EU divided: Bloc accused voters of being ‘power of dark forces’ for rejecting Brussels

Vaccine row: European Union warned about contracts by Wallace

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Tensions within the bloc have remained high in recent months, with the European Commission – led by President Ursula von der Leyen – being highly criticised for a series of its decisions throughout the coronavirus pandemic. This led to a fierce divide within member states, which saw euroscepticism grow in some nations as they struggled to secure vaccines for their citizens. Many anti-EU figures cast looks over at the UK, which concluded its divorce from the bloc via Brexit and was able to source and deliver its own vaccination programme.

And earlier this month, Poland issued its own warning to EU leaders, claiming that it would “have to search for drastic solutions” if Brussels ordered it to bring in judicial reform, or face fines.

Ryszard Terlecki, a spokesman for Poland’s conservative nationalist governing party, Law and Justice, said that while his party wished to remain a member of the EU, Brussels “should be acceptable” of his nation’s own judicial processes.

He added: “If things go the way they are likely to go, we will have to search for drastic solutions.

“The British showed that the dictatorship of the Brussels bureaucracy did not suit them and turned around and left.”

In the years since Brexit was voted for in 2016’s historic referendum on the UK’s status inside the EU, arguments for other nations to follow Britain out of the bloc have been put forward.

This includes five influential figures from Nordic countries including Sweden – known allies of Britain – who issued a joint plea to ensure some nations inside, and outside of the bloc, lessen their ties with Brussels.

Mark Brolin, Jan-Erik Gustafsson, Helle Hagenau, Ulla Klötzer and Erna Bjarnadóttir – from Sweden, Denmark, Norway, Finland and Iceland – co-authored the opinion piece, which also outlined how the EU would turn against voters who criticised the bloc.

They said that “due to the growing scepticism of voters towards the EU, many member states are struggling with political instability at home”.

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The five experts, who published their piece in Aftonbladet in 2017, detailed how there was also a “growing friction” with member states of what was deemed “incompatible goals” demanded by the EU.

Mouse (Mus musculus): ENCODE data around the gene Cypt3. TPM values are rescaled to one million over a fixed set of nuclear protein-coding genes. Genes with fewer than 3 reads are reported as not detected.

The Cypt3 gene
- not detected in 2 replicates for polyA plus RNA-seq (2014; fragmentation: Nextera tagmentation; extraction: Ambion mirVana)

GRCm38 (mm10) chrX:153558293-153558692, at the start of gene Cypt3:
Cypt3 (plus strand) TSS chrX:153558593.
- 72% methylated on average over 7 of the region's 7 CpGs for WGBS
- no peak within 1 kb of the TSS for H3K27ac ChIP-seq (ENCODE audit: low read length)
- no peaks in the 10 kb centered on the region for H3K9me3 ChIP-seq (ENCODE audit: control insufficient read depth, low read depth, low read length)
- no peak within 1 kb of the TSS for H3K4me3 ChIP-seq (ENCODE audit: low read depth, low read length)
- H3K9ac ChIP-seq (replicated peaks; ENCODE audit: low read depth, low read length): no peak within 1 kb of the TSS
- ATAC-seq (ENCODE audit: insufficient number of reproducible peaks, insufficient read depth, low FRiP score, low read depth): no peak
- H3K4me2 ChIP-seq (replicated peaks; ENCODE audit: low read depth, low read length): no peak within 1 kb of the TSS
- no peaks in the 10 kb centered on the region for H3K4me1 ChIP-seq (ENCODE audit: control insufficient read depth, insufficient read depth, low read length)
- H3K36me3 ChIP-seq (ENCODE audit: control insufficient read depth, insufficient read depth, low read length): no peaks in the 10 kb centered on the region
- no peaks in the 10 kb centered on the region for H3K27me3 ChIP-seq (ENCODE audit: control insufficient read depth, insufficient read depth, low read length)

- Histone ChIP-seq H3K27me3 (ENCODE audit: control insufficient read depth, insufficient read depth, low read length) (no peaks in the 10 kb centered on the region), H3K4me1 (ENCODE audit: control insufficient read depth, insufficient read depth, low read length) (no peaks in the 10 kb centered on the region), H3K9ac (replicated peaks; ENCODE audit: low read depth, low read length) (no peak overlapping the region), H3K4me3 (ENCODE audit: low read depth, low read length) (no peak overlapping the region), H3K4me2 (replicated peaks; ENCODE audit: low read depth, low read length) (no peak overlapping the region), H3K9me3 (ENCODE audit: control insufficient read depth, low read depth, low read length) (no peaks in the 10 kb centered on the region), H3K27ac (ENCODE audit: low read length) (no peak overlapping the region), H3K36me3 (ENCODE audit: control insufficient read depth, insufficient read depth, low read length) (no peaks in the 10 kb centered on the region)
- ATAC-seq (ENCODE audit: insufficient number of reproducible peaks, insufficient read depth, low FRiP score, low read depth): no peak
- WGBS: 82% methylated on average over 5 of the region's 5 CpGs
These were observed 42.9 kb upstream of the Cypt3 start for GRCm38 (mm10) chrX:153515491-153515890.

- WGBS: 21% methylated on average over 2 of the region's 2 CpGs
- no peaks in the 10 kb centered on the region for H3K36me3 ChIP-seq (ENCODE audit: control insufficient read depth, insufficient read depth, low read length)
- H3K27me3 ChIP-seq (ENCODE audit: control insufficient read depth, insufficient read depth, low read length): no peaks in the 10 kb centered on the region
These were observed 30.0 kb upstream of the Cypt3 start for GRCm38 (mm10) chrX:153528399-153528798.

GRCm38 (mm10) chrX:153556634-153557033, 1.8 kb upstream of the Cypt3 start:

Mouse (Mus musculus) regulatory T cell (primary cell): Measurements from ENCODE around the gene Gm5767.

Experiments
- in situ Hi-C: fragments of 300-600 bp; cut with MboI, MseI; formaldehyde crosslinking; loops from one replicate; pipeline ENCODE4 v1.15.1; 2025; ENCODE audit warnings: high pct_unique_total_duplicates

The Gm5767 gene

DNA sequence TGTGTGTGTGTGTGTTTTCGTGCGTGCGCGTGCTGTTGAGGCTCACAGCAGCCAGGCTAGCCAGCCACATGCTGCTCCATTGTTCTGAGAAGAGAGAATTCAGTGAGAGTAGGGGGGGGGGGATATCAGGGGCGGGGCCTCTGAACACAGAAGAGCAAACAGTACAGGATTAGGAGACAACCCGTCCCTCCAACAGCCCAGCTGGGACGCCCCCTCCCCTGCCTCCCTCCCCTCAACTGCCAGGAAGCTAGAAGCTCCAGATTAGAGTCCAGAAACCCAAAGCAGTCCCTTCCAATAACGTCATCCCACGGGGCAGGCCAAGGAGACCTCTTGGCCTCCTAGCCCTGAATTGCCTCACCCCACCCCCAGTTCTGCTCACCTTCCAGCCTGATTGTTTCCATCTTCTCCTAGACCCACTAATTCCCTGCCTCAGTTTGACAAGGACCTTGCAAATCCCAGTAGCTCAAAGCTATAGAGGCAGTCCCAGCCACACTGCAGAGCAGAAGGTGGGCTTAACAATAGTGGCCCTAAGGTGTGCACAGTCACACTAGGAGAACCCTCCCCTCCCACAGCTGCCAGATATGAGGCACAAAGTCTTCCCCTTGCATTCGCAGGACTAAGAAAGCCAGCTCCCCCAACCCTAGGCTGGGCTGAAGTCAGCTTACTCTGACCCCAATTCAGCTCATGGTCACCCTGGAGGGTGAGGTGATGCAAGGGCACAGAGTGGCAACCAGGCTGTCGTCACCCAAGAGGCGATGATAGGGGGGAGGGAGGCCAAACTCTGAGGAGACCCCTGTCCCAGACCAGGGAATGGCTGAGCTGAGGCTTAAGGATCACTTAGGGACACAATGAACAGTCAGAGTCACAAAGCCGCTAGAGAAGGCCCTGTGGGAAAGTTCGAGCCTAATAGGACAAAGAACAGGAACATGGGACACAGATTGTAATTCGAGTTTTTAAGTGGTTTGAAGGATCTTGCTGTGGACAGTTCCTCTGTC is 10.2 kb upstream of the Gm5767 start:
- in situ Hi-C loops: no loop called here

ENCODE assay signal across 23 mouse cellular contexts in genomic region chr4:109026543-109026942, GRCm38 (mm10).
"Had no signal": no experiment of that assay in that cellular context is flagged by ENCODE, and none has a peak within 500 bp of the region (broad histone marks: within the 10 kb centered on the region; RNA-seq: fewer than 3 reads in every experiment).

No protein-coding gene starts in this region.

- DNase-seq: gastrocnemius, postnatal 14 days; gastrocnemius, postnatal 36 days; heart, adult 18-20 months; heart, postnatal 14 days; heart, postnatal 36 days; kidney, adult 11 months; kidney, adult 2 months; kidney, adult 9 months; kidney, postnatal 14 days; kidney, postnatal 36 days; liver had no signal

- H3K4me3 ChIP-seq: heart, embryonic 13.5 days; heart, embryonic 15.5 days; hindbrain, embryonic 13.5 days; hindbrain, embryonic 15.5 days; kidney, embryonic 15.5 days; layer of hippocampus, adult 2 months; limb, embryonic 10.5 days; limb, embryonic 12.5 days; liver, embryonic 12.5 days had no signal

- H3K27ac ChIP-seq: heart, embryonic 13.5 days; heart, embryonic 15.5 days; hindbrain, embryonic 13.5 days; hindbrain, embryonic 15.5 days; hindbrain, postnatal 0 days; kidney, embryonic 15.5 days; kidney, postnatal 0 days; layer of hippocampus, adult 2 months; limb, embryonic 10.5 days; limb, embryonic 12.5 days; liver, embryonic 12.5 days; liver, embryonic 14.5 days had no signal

The panel continued: “Thus, the so-called pacifier of peace has become a source of disagreement.

“Public debate is more constrained than ever since democratisation; the treatment of EU critics seems to have set low moral standards.

“And the people? EU spokesmen gave voters a top rating while supporting the Union.

“Now, when the voice of the electorate is mixed with scepticism, a large part of Europeans are described as narrow-minded, old-fashioned and isolationist or in the power of ‘dark forces’.”

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The likes of Denmark, Sweden and Finland are member states, and although Iceland and Norway are not, they retain ties through the European Economic Area.

The authors agreed that in order for those nations to prosper, some power must be relinquished – including in Iceland and Norway where the bloc has some power over their laws.

They urged their nations to “curtail their political and administrative links to a European construction that is already singing his swan song”.

They added: “A fresh start, without the EU T-shirt, would breathe new life into society, especially now that there are golden opportunities to establish new practical links with other important business and security partners.

“Britain is the most obvious example. The Nordic countries would, of course, seek to maintain good relations with the countries of the European Union, without any pressing political superstructure.

“Doing nothing would, in our view, probably secure a long-standing (continuing) political stalemate.”

When Brexit was being discussed in the UK, a poll by TNS Sifo in Sweden found that 36 percent would be in favour of Stockholm quitting the EU, while 32 percent were against.

It was also revealed that 90 percent of people also thought Brexit would be a bad thing for the bloc – and in particular Sweden.

Prior to the vote, Per Tryding, deputy chief executive of the Chamber of Commerce and Industry of Southern Sweden claimed a Brexit vote would make Sweden look differently at the UK, a nation it “holds up as a role model”.

He said “Swedes are a little bit in love with the UK”, but after Brexit “the rules of the game will be unknown”, adding: “What are the real conditions if we do business with or invest in Britain in future?

“That insecurity will make people shy away from investment.”

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